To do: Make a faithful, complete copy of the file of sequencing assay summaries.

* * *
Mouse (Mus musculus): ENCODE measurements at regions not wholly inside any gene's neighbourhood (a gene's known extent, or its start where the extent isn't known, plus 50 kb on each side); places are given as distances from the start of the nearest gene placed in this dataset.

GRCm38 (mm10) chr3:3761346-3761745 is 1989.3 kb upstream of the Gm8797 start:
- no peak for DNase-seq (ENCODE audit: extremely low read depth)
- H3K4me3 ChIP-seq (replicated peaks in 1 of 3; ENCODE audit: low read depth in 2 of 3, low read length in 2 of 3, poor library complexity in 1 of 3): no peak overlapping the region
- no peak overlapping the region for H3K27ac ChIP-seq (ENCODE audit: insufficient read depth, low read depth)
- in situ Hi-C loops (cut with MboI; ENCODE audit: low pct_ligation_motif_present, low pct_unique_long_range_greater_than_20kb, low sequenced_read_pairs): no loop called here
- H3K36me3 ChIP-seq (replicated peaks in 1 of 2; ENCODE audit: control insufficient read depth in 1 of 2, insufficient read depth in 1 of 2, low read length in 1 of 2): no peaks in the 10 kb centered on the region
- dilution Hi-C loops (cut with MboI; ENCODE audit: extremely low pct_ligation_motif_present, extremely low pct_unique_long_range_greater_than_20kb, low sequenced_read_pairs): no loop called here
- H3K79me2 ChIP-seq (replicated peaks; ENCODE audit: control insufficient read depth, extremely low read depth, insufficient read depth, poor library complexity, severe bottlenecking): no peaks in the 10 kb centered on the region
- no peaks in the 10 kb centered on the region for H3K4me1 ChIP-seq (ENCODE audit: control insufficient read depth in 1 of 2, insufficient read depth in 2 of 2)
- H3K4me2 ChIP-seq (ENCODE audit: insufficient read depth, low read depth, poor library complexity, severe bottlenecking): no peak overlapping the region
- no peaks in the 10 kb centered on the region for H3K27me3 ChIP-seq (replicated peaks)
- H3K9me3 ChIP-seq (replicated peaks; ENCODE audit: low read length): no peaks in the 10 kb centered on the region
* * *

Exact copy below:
Mouse (Mus musculus): ENCODE measurements at regions not wholly inside any gene's neighbourhood (a gene's known extent, or its start where the extent isn't known, plus 50 kb on each side); places are given as distances from the start of the nearest gene placed in this dataset.

GRCm38 (mm10) chr3:3761346-3761745 is 1989.3 kb upstream of the Gm8797 start:
- no peak for DNase-seq (ENCODE audit: extremely low read depth)
- H3K4me3 ChIP-seq (replicated peaks in 1 of 3; ENCODE audit: low read depth in 2 of 3, low read length in 2 of 3, poor library complexity in 1 of 3): no peak overlapping the region
- no peak overlapping the region for H3K27ac ChIP-seq (ENCODE audit: insufficient read depth, low read depth)
- in situ Hi-C loops (cut with MboI; ENCODE audit: low pct_ligation_motif_present, low pct_unique_long_range_greater_than_20kb, low sequenced_read_pairs): no loop called here
- H3K36me3 ChIP-seq (replicated peaks in 1 of 2; ENCODE audit: control insufficient read depth in 1 of 2, insufficient read depth in 1 of 2, low read length in 1 of 2): no peaks in the 10 kb centered on the region
- dilution Hi-C loops (cut with MboI; ENCODE audit: extremely low pct_ligation_motif_present, extremely low pct_unique_long_range_greater_than_20kb, low sequenced_read_pairs): no loop called here
- H3K79me2 ChIP-seq (replicated peaks; ENCODE audit: control insufficient read depth, extremely low read depth, insufficient read depth, poor library complexity, severe bottlenecking): no peaks in the 10 kb centered on the region
- no peaks in the 10 kb centered on the region for H3K4me1 ChIP-seq (ENCODE audit: control insufficient read depth in 1 of 2, insufficient read depth in 2 of 2)
- H3K4me2 ChIP-seq (ENCODE audit: insufficient read depth, low read depth, poor library complexity, severe bottlenecking): no peak overlapping the region
- no peaks in the 10 kb centered on the region for H3K27me3 ChIP-seq (replicated peaks)
- H3K9me3 ChIP-seq (replicated peaks; ENCODE audit: low read length): no peaks in the 10 kb centered on the region